Tag: Paris

When Italy’s hard-line new interior minister, Matteo Salvini, declared Italy’s ports closed to migrant rescue boats – effectively stranding 629 people at sea – the city of Palermo rebelled. Mayor Leoluca Orlando said he was ready to accept the MS Aquarius at the Sicilian capital’s port, but without the help of the Italian coast guard it was impossible for him to do so. (More…)

The Sixties are a cliché. They have been since the 1980s. But, who wouldn’t argue that the era isn’t preferable to the one we live in now. Everything in politics is about time these days. Nostalgia, in particular. (More…)

“Muslims are the enemy,” the cab driver told me. “My parents grew up in Iraq. They learned firsthand that their middle name is jihad.” “When did your parents make Aliyah,” I asked him. “In the 1950s, as kids,” he answered. (More…)

France is lost. Or so it would appear if you read the country’s newspapers regularly. Marine Le Pen will be the next president. The Socialists can only give in to the banks. Racism is the new norm. Emergency powers have become permanent. The only alternative is fascism. (More…)

The Social Republic appeared as a mere phrase, as a prophecy on the threshold of the February Revolution; it was smothered in the blood of the Parisian proletariat during the days of 1848 but it stalks about as a spectre throughout the following acts of the drama. (More…)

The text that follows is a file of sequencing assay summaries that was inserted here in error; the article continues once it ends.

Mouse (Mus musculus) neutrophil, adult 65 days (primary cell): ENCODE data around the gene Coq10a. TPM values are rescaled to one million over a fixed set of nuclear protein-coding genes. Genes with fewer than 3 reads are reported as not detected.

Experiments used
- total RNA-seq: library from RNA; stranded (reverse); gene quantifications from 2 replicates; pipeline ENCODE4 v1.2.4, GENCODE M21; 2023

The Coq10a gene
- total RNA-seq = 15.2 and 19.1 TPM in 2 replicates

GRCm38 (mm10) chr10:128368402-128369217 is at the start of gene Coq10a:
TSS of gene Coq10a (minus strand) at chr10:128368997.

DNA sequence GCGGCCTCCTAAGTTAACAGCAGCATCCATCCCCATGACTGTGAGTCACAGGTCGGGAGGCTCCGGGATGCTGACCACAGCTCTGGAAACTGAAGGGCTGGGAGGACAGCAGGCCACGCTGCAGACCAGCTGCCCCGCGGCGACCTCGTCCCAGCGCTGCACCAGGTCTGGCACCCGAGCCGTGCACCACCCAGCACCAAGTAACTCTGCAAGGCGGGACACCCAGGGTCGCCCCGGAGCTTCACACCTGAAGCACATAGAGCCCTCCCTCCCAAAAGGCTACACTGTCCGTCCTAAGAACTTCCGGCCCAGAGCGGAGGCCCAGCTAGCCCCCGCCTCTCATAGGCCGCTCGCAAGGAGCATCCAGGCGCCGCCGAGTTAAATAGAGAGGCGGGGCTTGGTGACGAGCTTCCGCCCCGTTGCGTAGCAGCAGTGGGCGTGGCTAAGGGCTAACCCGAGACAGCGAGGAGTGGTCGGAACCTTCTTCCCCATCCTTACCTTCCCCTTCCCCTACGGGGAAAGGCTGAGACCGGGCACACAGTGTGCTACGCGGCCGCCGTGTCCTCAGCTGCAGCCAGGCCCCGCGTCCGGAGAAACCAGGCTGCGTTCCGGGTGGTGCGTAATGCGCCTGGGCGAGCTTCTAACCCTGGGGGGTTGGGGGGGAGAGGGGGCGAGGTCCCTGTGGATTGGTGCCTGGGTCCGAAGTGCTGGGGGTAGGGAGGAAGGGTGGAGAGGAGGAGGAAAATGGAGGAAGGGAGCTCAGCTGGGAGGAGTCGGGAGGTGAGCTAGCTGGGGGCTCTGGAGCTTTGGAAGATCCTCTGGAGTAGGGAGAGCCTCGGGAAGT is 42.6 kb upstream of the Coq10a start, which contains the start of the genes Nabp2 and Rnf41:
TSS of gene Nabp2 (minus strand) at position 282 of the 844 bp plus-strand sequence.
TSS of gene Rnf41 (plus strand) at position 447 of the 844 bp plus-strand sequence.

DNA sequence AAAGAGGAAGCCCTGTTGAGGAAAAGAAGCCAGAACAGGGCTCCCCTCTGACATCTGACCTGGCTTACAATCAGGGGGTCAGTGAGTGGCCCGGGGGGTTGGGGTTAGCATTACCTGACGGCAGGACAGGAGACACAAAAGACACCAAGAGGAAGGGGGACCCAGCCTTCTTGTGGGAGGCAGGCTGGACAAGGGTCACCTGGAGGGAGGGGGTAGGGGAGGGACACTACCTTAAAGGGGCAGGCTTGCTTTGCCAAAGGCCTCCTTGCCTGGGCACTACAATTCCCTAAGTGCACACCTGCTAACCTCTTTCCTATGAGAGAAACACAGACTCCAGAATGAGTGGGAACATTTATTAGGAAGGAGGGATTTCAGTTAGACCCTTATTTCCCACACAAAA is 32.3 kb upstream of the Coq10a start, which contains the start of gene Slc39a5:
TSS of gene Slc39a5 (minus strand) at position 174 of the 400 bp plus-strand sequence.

In Paris, its fullness of brilliant life so dominates that all shadows seem to fly before it and poverty and pain to have no place, and the same feeling holds for the chief cities of the continent. It is Paris that is the keynote of social life, and in less degree its influence makes itself felt, even at remote distances, governing production and fixing the rate of wages paid. (More…)

In the very interesting account which Mrs. Devereux Roy has given of the present condition of Algeria, she says that France “is now about to embark upon a radical change of policy in regard to her African colonies.”  (More…)

I was at a party when I first heard news of the Paris attacks. My friend and I curled around her phone, scrolling through the grisly details: two explosions close to Stade de France, gunmen attacking multiple restaurants, and an Eagles of Death Metal concert.  (More…)

The young American was soon ready for the expedition, but De Catinat lingered until the last possible minute. When at last he was able to tear himself away, he adjusted his cravat, brushed his brilliant coat, and looked very critically over the sombre suit of his companion. (More…)

Several years ago, I spent the night carousing in Prenzlauer Berg. As things broke up after two, I realized that I had stayed out too late – which meant until after the north-south U-Bahn lines had stopped running. In those days, I was living in Neukölln which, for those unfamiliar with Berlin, is a considerable distance. (More…)

For my birthday last week, I received three T-shirts featuring Walter Benjamin. It’s hard to imagine a better example of “long tail” marketing. I was delighted. But one of them made me uneasy. Playing off the now-ubiquitous religious slogan, it asks, “What would Benjamin do?” The truth, though, is that few thinkers have been less invested in getting things done. (More…)

Debate on the Charlie Hebdo massacre and the various sieges and stand-offs which followed quickly focused on lots of the wrong things but two in particular. (More…)